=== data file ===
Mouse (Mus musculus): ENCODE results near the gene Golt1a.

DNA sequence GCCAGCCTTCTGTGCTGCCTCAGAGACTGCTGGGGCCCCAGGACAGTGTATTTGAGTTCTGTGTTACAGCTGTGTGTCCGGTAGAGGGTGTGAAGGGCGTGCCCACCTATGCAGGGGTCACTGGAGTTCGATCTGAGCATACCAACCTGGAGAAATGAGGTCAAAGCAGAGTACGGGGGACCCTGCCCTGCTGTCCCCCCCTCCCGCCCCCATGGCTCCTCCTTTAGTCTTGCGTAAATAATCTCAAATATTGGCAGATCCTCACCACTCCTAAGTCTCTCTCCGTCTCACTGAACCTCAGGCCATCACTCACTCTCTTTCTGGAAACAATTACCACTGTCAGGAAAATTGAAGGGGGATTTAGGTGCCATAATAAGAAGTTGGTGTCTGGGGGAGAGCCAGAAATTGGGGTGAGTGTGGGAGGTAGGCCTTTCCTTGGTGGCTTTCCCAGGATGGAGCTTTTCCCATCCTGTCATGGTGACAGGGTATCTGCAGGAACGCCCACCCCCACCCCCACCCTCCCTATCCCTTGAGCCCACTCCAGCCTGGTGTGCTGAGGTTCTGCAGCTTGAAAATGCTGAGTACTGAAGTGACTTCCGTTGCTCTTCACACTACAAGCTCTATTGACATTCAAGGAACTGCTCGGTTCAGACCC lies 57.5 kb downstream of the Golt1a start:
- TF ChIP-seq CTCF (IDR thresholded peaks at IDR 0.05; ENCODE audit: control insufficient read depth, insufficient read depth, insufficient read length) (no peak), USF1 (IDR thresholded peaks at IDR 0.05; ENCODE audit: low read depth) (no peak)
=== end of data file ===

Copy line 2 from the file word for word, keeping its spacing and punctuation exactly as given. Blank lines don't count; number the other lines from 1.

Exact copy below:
DNA sequence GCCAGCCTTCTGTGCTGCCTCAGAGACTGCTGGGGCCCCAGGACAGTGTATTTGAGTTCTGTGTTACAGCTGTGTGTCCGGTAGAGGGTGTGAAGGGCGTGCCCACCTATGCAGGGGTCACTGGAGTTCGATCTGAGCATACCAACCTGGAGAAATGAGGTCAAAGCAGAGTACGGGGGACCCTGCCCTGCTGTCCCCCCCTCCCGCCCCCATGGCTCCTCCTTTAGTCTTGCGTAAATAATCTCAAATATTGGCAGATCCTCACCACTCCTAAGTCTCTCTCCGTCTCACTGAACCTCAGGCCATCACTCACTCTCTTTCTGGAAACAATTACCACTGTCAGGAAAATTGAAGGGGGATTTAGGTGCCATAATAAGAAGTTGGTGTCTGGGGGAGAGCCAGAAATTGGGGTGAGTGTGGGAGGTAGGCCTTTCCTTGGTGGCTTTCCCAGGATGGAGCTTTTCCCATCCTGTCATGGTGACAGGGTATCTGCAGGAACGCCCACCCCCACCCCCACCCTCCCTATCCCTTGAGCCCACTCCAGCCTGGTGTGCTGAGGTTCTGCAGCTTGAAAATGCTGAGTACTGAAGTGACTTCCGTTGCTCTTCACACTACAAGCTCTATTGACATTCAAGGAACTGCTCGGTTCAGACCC lies 57.5 kb downstream of the Golt1a start: